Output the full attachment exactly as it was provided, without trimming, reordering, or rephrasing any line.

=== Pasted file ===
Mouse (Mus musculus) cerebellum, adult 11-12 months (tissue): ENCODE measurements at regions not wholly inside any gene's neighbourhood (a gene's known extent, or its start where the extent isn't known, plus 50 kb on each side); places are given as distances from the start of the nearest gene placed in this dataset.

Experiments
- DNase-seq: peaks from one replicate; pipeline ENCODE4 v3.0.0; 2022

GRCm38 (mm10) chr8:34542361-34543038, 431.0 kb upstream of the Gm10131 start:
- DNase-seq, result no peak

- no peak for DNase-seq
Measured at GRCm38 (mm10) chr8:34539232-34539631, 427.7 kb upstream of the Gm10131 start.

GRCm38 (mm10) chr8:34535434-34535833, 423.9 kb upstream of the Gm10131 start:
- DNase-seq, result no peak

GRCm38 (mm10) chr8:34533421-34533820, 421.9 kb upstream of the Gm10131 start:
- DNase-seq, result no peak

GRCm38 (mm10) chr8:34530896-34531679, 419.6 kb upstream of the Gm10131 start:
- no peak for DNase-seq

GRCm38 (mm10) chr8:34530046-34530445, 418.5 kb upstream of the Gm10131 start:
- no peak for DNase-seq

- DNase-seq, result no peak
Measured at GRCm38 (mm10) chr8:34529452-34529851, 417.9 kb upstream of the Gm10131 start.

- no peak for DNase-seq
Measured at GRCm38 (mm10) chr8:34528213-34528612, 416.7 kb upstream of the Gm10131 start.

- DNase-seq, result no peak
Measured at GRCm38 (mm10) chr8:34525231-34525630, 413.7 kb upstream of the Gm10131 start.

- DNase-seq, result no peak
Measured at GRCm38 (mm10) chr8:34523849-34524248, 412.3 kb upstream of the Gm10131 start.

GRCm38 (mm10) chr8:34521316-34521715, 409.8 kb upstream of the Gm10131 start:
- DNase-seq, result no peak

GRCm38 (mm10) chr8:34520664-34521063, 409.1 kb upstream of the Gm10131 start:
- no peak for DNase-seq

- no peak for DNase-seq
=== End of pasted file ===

Mouse (Mus musculus) cerebellum, adult 11-12 months (tissue): ENCODE measurements at regions not wholly inside any gene's neighbourhood (a gene's known extent, or its start where the extent isn't known, plus 50 kb on each side); places are given as distances from the start of the nearest gene placed in this dataset.

Experiments
- DNase-seq: peaks from one replicate; pipeline ENCODE4 v3.0.0; 2022

GRCm38 (mm10) chr8:34542361-34543038, 431.0 kb upstream of the Gm10131 start:
- DNase-seq, result no peak

- no peak for DNase-seq
Measured at GRCm38 (mm10) chr8:34539232-34539631, 427.7 kb upstream of the Gm10131 start.

GRCm38 (mm10) chr8:34535434-34535833, 423.9 kb upstream of the Gm10131 start:
- DNase-seq, result no peak

GRCm38 (mm10) chr8:34533421-34533820, 421.9 kb upstream of the Gm10131 start:
- DNase-seq, result no peak

GRCm38 (mm10) chr8:34530896-34531679, 419.6 kb upstream of the Gm10131 start:
- no peak for DNase-seq

GRCm38 (mm10) chr8:34530046-34530445, 418.5 kb upstream of the Gm10131 start:
- no peak for DNase-seq

- DNase-seq, result no peak
Measured at GRCm38 (mm10) chr8:34529452-34529851, 417.9 kb upstream of the Gm10131 start.

- no peak for DNase-seq
Measured at GRCm38 (mm10) chr8:34528213-34528612, 416.7 kb upstream of the Gm10131 start.

- DNase-seq, result no peak
Measured at GRCm38 (mm10) chr8:34525231-34525630, 413.7 kb upstream of the Gm10131 start.

- DNase-seq, result no peak
Measured at GRCm38 (mm10) chr8:34523849-34524248, 412.3 kb upstream of the Gm10131 start.

GRCm38 (mm10) chr8:34521316-34521715, 409.8 kb upstream of the Gm10131 start:
- DNase-seq, result no peak

GRCm38 (mm10) chr8:34520664-34521063, 409.1 kb upstream of the Gm10131 start:
- no peak for DNase-seq

- no peak for DNase-seq